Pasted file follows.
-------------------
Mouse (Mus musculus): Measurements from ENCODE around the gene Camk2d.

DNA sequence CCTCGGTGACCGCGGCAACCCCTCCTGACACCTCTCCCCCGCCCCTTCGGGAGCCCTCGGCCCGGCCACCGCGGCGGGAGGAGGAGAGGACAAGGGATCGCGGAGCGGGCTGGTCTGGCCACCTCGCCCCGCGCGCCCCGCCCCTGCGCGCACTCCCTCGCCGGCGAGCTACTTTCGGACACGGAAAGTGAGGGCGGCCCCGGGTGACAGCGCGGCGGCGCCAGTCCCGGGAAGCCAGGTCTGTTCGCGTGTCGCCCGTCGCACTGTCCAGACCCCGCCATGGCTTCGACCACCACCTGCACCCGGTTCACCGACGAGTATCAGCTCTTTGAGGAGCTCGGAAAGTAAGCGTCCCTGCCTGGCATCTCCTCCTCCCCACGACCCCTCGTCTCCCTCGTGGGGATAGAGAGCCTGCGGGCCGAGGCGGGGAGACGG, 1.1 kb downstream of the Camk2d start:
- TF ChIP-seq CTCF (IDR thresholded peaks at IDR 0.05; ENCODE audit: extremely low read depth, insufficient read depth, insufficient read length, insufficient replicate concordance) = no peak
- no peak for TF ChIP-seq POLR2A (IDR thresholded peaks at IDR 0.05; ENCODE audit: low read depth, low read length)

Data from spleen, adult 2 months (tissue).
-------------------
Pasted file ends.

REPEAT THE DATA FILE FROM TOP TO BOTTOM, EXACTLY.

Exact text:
Mouse (Mus musculus): Measurements from ENCODE around the gene Camk2d.

DNA sequence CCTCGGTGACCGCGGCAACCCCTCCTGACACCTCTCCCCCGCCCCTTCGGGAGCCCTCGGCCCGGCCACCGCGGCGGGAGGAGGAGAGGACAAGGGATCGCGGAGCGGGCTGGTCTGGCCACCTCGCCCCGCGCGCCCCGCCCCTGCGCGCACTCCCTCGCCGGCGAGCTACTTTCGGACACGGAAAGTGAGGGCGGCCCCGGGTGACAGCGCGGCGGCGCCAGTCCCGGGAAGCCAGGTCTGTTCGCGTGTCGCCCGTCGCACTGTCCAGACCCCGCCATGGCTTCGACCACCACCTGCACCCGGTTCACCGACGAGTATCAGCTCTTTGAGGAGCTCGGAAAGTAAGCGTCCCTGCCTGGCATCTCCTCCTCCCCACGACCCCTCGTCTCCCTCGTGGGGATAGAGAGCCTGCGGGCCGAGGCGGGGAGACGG, 1.1 kb downstream of the Camk2d start:
- TF ChIP-seq CTCF (IDR thresholded peaks at IDR 0.05; ENCODE audit: extremely low read depth, insufficient read depth, insufficient read length, insufficient replicate concordance) = no peak
- no peak for TF ChIP-seq POLR2A (IDR thresholded peaks at IDR 0.05; ENCODE audit: low read depth, low read length)

Data from spleen, adult 2 months (tissue).